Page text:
Staff Pay IssuesPosted in : HR Updates on 25 June 2012 Issues covered:
Helen O'Brien writes:
Nothing causes more consternation among staff than a dispute over pay entitlements. Carol Smith, Senior Employment Consultant at Croner highlights some of the issues involved.
Financial remuneration can take a variety of forms and in the case of bonus payments create public hostility where they are received by those whose own performance is called into question. The amount of remuneration and the method of calculation is a fundamental dimension of the agreement between the parties and must be reflected in the statutory particulars of contract provided to the employee. However, it is possible to refer to incorporated collective agreements which are relevant, such as profit sharing schemes and bonus-earning arrangements. Entitlement to a bonus may be a contractual right or be discretionary at the hands of others within the organisation. In many cases bonuses are dangled as a powerful incentivisation tool for certain staff.
Although the expression “discretionary” would suggest that the employer is reserving total flexibility as to whether to pay such a bonus, the courts have established that in making their decision as to whether to pay it, or how much, their discretion must not be exercised in an irrational or perverse manner. In Humphreys v Norilsk International (UK) Ltd  IRLR 976 the High Court held that this was a higher test than mere unreasonableness by the employer, and on that basis the employee’s claim to receive his performance-related bonus failed.
The courts also moderate contractual terms governing bonus payments by interpreting ambiguities from the standpoint of a reasonable person with all the background information that would have been available to the parties at the time the contract was made. In Chartbrook v Persimmon Homes  UKHL 38 it was stated that when construing the meaning of words in a contract, the context and background were relevant, but not pre-contractual negotiations between the parties.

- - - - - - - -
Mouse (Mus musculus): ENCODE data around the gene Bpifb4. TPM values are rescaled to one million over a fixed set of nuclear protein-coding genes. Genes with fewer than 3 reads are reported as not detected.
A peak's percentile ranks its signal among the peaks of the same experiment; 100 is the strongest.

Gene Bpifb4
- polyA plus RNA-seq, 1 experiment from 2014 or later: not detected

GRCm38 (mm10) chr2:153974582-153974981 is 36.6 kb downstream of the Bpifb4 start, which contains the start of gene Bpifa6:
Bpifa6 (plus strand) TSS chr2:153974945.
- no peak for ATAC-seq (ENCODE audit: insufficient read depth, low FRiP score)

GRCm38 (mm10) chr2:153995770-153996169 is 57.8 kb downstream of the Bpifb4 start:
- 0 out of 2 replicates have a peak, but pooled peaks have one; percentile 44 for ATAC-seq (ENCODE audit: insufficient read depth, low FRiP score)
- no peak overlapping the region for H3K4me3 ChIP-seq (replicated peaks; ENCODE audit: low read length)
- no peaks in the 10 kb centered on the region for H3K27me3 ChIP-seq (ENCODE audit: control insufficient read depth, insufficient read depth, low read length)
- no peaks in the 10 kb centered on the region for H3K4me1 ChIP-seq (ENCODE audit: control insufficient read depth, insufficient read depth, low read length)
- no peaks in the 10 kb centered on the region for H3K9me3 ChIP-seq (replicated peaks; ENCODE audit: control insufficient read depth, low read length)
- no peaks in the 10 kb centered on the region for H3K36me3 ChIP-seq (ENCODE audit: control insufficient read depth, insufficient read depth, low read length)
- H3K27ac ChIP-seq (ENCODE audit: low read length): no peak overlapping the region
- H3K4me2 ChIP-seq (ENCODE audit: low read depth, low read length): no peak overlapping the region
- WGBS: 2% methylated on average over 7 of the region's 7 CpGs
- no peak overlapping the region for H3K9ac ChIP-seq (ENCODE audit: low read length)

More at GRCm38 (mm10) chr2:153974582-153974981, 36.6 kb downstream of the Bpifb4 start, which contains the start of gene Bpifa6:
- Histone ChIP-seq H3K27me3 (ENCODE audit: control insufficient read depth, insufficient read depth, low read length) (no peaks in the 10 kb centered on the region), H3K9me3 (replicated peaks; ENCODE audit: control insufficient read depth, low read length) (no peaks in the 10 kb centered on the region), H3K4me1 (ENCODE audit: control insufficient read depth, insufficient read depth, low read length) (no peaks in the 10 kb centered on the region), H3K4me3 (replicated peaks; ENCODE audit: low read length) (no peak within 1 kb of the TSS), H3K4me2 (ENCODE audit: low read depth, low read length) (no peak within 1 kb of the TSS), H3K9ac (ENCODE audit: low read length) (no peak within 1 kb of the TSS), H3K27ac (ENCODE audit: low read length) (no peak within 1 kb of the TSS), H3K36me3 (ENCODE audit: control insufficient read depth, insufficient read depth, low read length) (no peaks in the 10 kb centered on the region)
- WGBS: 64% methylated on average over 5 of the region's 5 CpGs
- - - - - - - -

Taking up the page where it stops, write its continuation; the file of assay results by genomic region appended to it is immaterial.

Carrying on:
2. Pay cuts
In Garside & Laycock v Booth  UKEAT/0003/11 the employee was dismissed after he refused to accept a 5% staff pay cut introduced by his employer, who was experiencing trading difficulties. This initiative was put forward as a cost-cutting measure rather than making redundancies. It was accepted by all 77 of the claimant’s colleagues following a vote. The employer issued revised contracts on reduced pay, but the claimant was ultimately dismissed when he continued to refuse the new contract despite a series of meetings and an internal appeal. This was held to be a fair dismissal because the test was whether the employer had acted reasonably in all the circumstances in deciding to dismiss, rather than whether the employee’s refusal to accept the lesser terms offered to him was reasonable.
3. Unlawful deductions
The employer is under a duty to pay to their employees such sums as are “properly payable”. There has to be a sum to which an employee has some legal but not necessarily contractual entitlement from which the deduction could be made. Such entitlement must be resolved as a preliminary issue before the tribunal can determine whether there has been an unlawful deduction from wages. In Hellewell v AXA Securities  UKEAT 0084/11 the claimant was dismissed for gross misconduct and his employer withheld from him a bonus which was paid to other staff in respect of the previous and current year’s work. The bonus scheme specifically relieved the employer from any obligation to pay the bonus in cases where the employee was dismissed for gross misconduct. As there was no legal entitlement to receive it in the first place, its non-payment could not be challenged by way of a claim for unlawful deduction from wages.
The proper payment of a wage, salary or bonus due under an employment contract is a fundamental part of the original wage-work bargain and failures by employers to pay the full amount owed have led to many acrimonious cases. With any type of litigation, this can seriously damage the working relationship between the parties and may also destroy the employee’s confidence that they will receive their remuneration in future.
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